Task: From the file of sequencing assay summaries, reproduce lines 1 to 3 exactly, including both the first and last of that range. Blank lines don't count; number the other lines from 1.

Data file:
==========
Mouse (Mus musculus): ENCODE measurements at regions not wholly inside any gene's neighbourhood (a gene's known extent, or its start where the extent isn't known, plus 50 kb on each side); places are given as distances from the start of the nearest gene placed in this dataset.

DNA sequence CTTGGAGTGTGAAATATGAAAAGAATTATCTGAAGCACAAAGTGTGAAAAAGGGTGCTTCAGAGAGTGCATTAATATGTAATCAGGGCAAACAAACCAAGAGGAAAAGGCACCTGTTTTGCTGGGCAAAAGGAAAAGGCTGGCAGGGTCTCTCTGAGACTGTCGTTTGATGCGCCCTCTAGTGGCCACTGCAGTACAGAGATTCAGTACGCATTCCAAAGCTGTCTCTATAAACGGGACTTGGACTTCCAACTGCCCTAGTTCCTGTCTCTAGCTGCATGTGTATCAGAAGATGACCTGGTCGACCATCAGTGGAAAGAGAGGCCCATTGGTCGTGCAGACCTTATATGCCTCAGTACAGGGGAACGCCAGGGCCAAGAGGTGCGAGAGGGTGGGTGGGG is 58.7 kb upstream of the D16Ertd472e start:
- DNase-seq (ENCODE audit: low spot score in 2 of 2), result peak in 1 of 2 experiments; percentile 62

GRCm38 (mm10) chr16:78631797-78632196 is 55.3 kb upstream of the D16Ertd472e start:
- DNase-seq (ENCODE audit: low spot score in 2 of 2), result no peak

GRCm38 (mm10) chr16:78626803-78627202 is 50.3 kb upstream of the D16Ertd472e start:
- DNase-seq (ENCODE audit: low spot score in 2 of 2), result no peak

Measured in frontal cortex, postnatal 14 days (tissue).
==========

Mouse (Mus musculus): ENCODE measurements at regions not wholly inside any gene's neighbourhood (a gene's known extent, or its start where the extent isn't known, plus 50 kb on each side); places are given as distances from the start of the nearest gene placed in this dataset.

DNA sequence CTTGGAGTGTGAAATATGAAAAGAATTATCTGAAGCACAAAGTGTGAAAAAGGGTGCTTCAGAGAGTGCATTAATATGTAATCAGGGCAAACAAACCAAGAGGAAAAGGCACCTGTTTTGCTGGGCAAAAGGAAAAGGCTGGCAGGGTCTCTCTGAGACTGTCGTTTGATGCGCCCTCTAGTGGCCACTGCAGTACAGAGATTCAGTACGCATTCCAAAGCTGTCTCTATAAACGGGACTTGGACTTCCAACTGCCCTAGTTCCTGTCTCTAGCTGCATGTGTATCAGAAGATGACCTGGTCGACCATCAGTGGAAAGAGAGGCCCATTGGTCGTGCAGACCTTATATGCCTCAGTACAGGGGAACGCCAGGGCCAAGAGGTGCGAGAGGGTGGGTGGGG is 58.7 kb upstream of the D16Ertd472e start:
- DNase-seq (ENCODE audit: low spot score in 2 of 2), result peak in 1 of 2 experiments; percentile 62